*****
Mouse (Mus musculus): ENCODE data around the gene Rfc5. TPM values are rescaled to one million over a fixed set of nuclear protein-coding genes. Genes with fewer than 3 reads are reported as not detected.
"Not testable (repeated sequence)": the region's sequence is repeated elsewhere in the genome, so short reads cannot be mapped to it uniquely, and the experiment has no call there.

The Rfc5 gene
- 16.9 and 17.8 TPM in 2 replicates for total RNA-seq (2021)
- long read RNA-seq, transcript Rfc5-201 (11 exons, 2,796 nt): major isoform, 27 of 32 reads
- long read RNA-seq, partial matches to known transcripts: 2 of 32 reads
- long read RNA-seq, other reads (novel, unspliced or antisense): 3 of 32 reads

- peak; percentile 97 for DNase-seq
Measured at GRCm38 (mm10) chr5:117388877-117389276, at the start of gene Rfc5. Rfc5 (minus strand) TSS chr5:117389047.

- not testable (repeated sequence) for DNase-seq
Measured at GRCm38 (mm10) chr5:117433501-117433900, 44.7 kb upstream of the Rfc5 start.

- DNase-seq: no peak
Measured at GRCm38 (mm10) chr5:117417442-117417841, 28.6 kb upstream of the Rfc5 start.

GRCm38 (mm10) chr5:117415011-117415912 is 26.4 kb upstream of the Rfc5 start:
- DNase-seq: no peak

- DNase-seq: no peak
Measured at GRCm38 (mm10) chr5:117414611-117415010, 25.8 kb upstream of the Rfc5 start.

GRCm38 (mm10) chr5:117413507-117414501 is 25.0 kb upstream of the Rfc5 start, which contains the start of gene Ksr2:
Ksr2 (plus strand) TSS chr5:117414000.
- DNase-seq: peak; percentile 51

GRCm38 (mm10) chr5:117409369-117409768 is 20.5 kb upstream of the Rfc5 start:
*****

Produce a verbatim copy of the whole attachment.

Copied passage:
Mouse (Mus musculus): ENCODE data around the gene Rfc5. TPM values are rescaled to one million over a fixed set of nuclear protein-coding genes. Genes with fewer than 3 reads are reported as not detected.
"Not testable (repeated sequence)": the region's sequence is repeated elsewhere in the genome, so short reads cannot be mapped to it uniquely, and the experiment has no call there.

The Rfc5 gene
- 16.9 and 17.8 TPM in 2 replicates for total RNA-seq (2021)
- long read RNA-seq, transcript Rfc5-201 (11 exons, 2,796 nt): major isoform, 27 of 32 reads
- long read RNA-seq, partial matches to known transcripts: 2 of 32 reads
- long read RNA-seq, other reads (novel, unspliced or antisense): 3 of 32 reads

- peak; percentile 97 for DNase-seq
Measured at GRCm38 (mm10) chr5:117388877-117389276, at the start of gene Rfc5. Rfc5 (minus strand) TSS chr5:117389047.

- not testable (repeated sequence) for DNase-seq
Measured at GRCm38 (mm10) chr5:117433501-117433900, 44.7 kb upstream of the Rfc5 start.

- DNase-seq: no peak
Measured at GRCm38 (mm10) chr5:117417442-117417841, 28.6 kb upstream of the Rfc5 start.

GRCm38 (mm10) chr5:117415011-117415912 is 26.4 kb upstream of the Rfc5 start:
- DNase-seq: no peak

- DNase-seq: no peak
Measured at GRCm38 (mm10) chr5:117414611-117415010, 25.8 kb upstream of the Rfc5 start.

GRCm38 (mm10) chr5:117413507-117414501 is 25.0 kb upstream of the Rfc5 start, which contains the start of gene Ksr2:
Ksr2 (plus strand) TSS chr5:117414000.
- DNase-seq: peak; percentile 51

GRCm38 (mm10) chr5:117409369-117409768 is 20.5 kb upstream of the Rfc5 start: